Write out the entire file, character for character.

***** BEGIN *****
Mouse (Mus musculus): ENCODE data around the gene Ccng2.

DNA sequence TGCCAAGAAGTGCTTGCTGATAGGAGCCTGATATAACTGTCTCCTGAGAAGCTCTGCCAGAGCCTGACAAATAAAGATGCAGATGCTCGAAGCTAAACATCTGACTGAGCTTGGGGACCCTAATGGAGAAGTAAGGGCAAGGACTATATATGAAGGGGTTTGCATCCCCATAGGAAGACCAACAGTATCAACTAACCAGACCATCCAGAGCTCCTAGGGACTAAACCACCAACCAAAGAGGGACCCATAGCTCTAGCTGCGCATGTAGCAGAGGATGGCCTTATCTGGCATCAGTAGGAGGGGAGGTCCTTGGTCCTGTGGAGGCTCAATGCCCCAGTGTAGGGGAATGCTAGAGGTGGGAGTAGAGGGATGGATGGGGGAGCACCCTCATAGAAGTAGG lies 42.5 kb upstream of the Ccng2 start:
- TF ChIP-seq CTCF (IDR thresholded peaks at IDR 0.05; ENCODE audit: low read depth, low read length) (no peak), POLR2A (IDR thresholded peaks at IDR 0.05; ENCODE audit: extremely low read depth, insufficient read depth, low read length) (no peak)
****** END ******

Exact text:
Mouse (Mus musculus): ENCODE data around the gene Ccng2.

DNA sequence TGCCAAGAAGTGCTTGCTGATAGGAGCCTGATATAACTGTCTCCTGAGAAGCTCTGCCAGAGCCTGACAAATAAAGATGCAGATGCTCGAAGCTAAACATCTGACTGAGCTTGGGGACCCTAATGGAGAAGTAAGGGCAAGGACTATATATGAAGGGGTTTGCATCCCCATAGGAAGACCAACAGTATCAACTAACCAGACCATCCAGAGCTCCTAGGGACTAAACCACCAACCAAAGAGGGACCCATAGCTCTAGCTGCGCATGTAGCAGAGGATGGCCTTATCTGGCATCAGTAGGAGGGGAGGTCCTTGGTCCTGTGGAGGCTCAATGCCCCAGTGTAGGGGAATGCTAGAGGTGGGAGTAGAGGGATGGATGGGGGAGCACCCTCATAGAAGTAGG lies 42.5 kb upstream of the Ccng2 start:
- TF ChIP-seq CTCF (IDR thresholded peaks at IDR 0.05; ENCODE audit: low read depth, low read length) (no peak), POLR2A (IDR thresholded peaks at IDR 0.05; ENCODE audit: extremely low read depth, insufficient read depth, low read length) (no peak)